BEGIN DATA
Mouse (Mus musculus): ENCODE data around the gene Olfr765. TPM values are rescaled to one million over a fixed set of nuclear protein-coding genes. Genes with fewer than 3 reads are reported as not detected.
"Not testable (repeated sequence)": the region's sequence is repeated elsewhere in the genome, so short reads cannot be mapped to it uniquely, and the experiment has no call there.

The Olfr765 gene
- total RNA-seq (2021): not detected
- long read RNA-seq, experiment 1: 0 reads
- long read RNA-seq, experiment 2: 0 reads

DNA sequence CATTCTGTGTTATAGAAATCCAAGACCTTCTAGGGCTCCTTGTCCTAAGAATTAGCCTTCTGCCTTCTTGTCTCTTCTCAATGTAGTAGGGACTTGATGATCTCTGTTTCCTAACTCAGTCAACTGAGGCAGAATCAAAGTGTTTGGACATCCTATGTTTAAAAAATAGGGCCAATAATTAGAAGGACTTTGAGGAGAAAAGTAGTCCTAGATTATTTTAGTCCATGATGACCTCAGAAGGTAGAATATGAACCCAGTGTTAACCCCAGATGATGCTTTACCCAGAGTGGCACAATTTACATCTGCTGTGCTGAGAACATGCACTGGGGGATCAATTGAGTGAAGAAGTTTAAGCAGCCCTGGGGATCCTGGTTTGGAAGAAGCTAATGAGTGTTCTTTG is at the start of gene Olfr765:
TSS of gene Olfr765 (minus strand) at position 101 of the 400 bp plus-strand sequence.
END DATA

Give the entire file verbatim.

Mouse (Mus musculus): ENCODE data around the gene Olfr765. TPM values are rescaled to one million over a fixed set of nuclear protein-coding genes. Genes with fewer than 3 reads are reported as not detected.
"Not testable (repeated sequence)": the region's sequence is repeated elsewhere in the genome, so short reads cannot be mapped to it uniquely, and the experiment has no call there.

The Olfr765 gene
- total RNA-seq (2021): not detected
- long read RNA-seq, experiment 1: 0 reads
- long read RNA-seq, experiment 2: 0 reads

DNA sequence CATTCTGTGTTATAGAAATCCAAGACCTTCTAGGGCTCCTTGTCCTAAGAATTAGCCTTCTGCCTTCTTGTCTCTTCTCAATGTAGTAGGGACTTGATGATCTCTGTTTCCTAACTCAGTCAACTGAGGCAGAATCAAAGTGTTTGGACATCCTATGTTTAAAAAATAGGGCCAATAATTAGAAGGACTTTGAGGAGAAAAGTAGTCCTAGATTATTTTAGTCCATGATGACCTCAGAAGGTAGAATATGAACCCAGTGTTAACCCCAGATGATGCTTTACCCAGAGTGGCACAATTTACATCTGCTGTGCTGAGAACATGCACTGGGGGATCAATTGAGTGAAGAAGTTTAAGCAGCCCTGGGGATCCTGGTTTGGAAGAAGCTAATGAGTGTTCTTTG is at the start of gene Olfr765:
TSS of gene Olfr765 (minus strand) at position 101 of the 400 bp plus-strand sequence.